Three Gorges Probe

Tightening the grip: China stepping up harassment of its critics—even foreign ones—as Nobel Peace Prize ceremony approaches

(December 8, 2010)  Chinese officials stop up the harassment of dissidents and other critics ahead of Friday’s Nobel Peace Prize ceremony, writes Brady Yauch.

As the Nobel Peace Prize ceremony for Chinese dissident Liu Xiaobo inches closer, Chinese authorities are continuing to harass Liu’s supporters and other critics of the government. The latest dissident writer to suffer harassment at the hands of Chinese police is Zhang Heci, an Australian citizen, who was travelling to Norway via China to attend the ceremony being held for Liu Xiaobo.

According to media reports, Mr. Zhang said that police boarded his plane after it landed in Shanghai and escorted him to an interrogation room where he was searched and prevented from calling his wife in Australia. He was held for 24 hours.

Zhang says Chinese authorities have forced him to return to Australia, but not before engaging in “torturous mistreatment of me,” he wrote in an open letter to Australian Foreign Minister Kevin Rudd.

Four policemen are reported to have guarded the room where Zhang slept and watched him use the toilet, “apparently enjoying the pleasure of humiliating me.”

“They have no right to cut off my journey to Oslo to attend Liu Xiaobo’s ceremony.”

Zhang is a Melbourne-based writer known for his comments on human rights. He is also the grandson of noted philosopher and former political activist Zhang Dongsun—who suffered censorship and persecution by Mao for his advocacy of democratic government. Dai Qing, another noted dissident writer, recently published a book about Zhang Dongsun’s life called “In the Palm of the Buddha: The Life and Times of Zhang Dongsun” and delivered the Australian National University’s 2007 Morrison Lecture [PDF] on the man’s important contribution to Chinese political philosophy.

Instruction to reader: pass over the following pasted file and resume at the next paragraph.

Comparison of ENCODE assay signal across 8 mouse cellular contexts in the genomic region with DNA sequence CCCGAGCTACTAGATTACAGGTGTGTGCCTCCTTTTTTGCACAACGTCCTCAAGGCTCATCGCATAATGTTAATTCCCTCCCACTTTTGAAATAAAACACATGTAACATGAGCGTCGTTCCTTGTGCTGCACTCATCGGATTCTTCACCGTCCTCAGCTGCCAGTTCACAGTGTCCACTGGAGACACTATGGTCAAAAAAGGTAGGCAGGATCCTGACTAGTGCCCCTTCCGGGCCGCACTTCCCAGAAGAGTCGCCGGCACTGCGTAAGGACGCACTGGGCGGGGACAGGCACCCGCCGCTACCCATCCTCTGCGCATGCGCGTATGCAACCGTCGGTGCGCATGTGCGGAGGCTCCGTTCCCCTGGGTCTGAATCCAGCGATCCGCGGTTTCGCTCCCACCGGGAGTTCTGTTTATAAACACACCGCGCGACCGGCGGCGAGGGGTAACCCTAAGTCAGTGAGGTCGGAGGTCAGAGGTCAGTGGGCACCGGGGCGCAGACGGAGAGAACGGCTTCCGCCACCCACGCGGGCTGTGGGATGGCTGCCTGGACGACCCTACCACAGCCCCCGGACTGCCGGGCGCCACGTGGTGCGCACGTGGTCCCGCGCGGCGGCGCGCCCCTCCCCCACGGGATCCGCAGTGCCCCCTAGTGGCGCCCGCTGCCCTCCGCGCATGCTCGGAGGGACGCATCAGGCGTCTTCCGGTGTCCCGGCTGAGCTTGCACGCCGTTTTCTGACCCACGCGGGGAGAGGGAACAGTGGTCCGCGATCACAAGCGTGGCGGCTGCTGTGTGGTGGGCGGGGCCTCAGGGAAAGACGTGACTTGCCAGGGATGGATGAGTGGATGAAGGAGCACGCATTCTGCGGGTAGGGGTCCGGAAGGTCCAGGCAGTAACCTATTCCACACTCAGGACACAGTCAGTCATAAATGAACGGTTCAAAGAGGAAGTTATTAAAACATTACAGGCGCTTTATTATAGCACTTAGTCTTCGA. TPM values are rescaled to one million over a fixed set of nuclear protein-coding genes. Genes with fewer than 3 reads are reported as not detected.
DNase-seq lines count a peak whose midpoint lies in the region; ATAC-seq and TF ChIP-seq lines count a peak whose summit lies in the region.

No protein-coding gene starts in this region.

The younger Mr. Zhang’s harassment comes amidst a much larger crackdown on critics. According to a spokesman for Amnesty, 272 people have been locked up to either prevent them attending the ceremony or voicing their support for Liu Xiaobo.

The list of those being harassed by Chinese authorities include, Ai Weiwei, one of the country’s most famous artists who was recently blocked from boarding a flight to South Korea. Other notable figures such as economist Mao Yushi and lawyer Mo Shaoping have also been prevented from leaving the country.

Dai Qing, meanwhile, has also been told by authorities not to attend any meetings or meet with foreign journalists.

Brady Yauch, Probe International, December 08, 2010

Further Reading from Probe International:

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